One of the many alarming facts that came to light with the release of the executive summary of the Senate Torture Report in 2014 was that the Justice Department’s Bureau of Prisons had sent a “delegation of several officers” to Afghanistan to conduct an assessment an infamous CIA detention site and concluded the CIA “did not mistreat the detainees.”
Senate investigators found that the Bureau officers visited a detention site codenamed Cobalt north of Kabul in November 2002. That site — also known as the Salt Pit — has become infamous for the brutal torture inflicted on detainees there, including rectal exams conducted with “excessive force.” According to Senate investigators, the CIA’s own employees described the facility as “a dungeon,” where detainees “cowered” as interrogators opened the door and “looked like a dog that had been kenneled.”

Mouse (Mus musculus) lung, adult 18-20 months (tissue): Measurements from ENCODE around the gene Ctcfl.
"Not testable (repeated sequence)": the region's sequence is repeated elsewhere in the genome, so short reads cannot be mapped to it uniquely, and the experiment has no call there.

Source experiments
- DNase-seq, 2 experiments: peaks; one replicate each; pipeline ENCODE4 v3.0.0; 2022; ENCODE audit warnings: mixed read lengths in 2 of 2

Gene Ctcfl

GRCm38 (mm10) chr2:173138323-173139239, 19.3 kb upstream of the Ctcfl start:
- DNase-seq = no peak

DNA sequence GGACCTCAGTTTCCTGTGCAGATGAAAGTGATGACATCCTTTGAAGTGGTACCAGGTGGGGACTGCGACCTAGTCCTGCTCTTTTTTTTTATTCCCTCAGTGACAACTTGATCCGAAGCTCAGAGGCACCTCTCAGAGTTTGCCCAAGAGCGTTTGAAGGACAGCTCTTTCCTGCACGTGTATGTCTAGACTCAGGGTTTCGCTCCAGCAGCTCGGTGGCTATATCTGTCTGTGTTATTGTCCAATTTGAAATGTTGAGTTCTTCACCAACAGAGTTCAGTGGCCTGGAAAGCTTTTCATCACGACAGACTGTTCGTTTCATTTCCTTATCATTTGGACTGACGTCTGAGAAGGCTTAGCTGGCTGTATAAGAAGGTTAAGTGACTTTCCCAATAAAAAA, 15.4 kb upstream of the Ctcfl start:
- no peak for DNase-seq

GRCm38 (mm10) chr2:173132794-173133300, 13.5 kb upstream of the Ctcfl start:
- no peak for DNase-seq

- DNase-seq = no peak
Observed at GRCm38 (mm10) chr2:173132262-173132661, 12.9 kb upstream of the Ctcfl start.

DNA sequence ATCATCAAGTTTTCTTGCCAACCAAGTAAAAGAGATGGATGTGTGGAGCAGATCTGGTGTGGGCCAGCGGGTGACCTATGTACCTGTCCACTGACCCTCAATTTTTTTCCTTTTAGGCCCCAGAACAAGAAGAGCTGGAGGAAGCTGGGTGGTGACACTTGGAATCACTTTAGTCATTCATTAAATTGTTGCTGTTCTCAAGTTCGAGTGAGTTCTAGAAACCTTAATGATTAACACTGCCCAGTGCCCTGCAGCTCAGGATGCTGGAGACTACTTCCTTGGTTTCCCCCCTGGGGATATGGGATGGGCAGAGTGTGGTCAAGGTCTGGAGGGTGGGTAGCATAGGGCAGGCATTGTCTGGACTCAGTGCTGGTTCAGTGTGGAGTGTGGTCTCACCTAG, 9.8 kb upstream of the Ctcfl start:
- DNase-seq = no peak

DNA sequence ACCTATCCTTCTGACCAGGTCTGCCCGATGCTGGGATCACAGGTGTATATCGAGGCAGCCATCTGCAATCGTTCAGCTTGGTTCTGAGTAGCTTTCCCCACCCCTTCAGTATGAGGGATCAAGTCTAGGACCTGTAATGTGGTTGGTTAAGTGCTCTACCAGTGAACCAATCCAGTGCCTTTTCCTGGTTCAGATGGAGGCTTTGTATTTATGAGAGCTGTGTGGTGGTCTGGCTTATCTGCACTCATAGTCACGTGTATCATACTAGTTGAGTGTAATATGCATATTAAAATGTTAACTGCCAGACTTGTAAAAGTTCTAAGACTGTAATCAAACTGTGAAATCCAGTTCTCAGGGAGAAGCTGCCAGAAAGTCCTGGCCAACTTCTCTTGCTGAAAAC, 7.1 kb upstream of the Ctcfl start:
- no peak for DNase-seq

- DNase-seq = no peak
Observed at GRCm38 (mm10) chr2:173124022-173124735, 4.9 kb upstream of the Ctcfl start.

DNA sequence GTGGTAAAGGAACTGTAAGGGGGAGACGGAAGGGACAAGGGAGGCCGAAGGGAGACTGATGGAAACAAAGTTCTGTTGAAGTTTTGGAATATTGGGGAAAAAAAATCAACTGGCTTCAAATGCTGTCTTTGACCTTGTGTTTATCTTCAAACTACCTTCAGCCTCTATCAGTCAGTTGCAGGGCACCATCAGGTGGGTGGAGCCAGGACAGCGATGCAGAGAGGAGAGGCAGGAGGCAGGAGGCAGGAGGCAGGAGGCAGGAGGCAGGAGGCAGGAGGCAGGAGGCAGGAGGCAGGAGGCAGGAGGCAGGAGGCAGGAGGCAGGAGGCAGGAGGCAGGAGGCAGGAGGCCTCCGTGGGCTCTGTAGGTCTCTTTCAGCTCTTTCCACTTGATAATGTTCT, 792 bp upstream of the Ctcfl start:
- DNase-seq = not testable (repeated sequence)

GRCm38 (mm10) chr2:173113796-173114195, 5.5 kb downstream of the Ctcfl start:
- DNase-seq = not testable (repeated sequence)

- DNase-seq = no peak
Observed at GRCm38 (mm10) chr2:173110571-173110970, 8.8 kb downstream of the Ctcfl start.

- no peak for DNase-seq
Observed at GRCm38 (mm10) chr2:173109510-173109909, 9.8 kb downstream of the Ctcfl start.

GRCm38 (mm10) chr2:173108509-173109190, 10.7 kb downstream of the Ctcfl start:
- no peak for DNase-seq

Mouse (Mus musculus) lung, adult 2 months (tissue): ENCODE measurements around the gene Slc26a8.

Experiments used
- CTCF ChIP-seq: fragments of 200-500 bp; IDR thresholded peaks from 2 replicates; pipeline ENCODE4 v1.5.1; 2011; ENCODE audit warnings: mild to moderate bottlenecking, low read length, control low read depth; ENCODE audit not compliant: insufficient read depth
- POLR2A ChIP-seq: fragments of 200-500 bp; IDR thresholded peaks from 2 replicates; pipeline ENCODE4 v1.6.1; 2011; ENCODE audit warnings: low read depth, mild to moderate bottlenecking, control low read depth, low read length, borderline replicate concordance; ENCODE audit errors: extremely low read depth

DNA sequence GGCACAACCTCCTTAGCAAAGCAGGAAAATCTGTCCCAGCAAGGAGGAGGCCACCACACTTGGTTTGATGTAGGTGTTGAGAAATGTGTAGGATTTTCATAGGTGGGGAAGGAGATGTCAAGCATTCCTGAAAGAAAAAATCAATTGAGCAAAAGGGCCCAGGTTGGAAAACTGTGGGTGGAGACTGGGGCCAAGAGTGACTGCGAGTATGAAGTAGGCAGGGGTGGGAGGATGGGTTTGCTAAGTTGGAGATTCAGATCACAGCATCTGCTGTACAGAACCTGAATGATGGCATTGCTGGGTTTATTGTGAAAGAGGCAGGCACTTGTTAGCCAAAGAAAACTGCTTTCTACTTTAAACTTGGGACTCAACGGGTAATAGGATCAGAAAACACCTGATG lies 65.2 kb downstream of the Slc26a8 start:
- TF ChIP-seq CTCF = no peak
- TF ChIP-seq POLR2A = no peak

In April, the ACLU filed suit to obtain documents related to the visit, which the Bureau of Prisons initially claimed did not exist.
The Bureau has now turned over several emails mentioning the visit — along with a written declaration by a senior Bureau of Prisons lawyer explaining the attempted cover-up. That declaration states that the officers were tasked orally, so that there was no record of their travel, and that the CIA forbade the two officers from producing records of or about the visit.
In a newly released 2011 email, one of the officers tells a supervisor that “we were not even allowed to speak with a supervisor about what was going on.”